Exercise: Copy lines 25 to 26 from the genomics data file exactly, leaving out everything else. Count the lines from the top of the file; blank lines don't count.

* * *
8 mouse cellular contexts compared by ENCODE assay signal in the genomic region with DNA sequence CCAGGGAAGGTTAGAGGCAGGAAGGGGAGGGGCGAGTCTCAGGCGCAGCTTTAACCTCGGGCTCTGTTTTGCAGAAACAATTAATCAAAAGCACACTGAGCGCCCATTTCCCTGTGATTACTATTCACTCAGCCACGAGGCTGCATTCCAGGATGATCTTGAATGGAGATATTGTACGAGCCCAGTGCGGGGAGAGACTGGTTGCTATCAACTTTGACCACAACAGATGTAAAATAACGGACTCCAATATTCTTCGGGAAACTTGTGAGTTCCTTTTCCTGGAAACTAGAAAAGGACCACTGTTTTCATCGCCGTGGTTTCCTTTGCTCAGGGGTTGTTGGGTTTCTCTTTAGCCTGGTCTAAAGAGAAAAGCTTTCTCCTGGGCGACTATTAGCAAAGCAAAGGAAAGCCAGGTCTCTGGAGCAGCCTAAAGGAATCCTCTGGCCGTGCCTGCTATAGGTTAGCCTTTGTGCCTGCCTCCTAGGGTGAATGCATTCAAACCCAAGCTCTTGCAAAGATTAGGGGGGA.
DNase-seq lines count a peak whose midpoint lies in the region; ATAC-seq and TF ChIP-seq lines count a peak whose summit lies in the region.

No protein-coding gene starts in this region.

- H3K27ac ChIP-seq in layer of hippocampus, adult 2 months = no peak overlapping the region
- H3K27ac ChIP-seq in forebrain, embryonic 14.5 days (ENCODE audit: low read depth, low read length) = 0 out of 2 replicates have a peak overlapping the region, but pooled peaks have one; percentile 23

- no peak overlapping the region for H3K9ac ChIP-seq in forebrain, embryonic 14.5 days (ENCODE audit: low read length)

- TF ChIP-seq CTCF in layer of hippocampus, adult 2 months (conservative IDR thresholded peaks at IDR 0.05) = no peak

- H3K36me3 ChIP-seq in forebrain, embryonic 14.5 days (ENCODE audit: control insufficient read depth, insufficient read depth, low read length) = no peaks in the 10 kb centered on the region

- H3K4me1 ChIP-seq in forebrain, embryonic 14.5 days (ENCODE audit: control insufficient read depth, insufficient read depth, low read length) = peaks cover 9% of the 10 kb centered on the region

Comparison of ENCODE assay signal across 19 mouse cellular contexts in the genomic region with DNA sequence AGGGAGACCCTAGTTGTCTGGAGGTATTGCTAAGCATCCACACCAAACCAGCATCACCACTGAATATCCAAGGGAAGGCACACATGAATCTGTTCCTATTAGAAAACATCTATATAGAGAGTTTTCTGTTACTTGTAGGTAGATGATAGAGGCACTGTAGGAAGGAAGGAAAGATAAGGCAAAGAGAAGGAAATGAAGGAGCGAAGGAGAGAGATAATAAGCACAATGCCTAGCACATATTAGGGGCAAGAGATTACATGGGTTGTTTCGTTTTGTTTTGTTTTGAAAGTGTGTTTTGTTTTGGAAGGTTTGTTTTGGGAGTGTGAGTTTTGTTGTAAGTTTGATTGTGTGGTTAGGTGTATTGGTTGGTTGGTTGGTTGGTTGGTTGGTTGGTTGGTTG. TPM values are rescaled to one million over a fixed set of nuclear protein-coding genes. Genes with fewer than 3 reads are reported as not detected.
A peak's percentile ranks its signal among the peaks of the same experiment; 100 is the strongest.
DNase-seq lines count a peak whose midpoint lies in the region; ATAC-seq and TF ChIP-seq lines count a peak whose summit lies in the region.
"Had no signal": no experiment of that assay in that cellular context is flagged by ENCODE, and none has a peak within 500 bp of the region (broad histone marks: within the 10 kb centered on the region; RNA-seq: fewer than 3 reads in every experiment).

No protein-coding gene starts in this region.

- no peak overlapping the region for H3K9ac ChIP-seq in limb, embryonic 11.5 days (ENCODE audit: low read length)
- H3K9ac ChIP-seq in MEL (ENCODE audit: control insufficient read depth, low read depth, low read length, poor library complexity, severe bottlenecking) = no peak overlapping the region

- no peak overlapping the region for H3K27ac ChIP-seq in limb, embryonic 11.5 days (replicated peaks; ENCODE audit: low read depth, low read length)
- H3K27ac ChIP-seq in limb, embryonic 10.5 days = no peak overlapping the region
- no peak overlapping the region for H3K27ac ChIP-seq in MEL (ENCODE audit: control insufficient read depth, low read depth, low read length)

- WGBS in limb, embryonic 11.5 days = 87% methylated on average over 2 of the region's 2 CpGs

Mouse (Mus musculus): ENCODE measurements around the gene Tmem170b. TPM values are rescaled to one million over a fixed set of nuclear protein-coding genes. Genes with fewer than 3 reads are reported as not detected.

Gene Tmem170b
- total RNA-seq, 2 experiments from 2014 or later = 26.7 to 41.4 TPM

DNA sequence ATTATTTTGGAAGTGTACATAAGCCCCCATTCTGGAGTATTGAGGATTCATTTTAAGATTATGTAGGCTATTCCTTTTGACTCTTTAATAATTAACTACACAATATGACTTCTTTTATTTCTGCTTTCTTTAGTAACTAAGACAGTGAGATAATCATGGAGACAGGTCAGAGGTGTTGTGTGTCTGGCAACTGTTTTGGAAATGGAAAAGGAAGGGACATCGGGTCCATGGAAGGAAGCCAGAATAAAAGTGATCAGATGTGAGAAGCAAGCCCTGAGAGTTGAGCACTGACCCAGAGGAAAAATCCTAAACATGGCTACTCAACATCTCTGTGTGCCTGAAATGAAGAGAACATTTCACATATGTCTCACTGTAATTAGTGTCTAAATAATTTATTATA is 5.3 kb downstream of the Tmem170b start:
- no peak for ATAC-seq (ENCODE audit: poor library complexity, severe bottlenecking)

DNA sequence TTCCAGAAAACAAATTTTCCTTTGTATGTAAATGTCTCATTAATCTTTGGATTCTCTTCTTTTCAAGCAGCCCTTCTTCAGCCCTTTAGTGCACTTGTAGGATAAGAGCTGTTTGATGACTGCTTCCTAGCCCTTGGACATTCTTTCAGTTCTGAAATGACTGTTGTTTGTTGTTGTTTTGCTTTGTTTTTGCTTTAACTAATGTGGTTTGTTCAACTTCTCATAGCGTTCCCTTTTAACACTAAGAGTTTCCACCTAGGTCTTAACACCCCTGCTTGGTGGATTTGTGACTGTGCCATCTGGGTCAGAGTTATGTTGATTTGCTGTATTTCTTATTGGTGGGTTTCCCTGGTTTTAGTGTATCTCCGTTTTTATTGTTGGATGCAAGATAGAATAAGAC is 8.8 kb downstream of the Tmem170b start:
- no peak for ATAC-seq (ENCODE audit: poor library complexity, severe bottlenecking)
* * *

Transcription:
- no peak for ATAC-seq (ENCODE audit: poor library complexity, severe bottlenecking)

DNA sequence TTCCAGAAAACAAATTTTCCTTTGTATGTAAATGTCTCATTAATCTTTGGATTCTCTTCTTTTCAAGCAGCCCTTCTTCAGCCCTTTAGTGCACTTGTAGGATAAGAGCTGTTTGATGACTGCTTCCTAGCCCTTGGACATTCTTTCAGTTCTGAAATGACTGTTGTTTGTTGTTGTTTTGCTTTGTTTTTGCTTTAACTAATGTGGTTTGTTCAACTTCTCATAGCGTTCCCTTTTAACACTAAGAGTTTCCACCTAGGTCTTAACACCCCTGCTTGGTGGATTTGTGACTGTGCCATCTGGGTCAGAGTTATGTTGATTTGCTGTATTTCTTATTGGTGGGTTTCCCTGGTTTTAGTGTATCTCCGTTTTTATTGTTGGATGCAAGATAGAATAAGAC is 8.8 kb downstream of the Tmem170b start: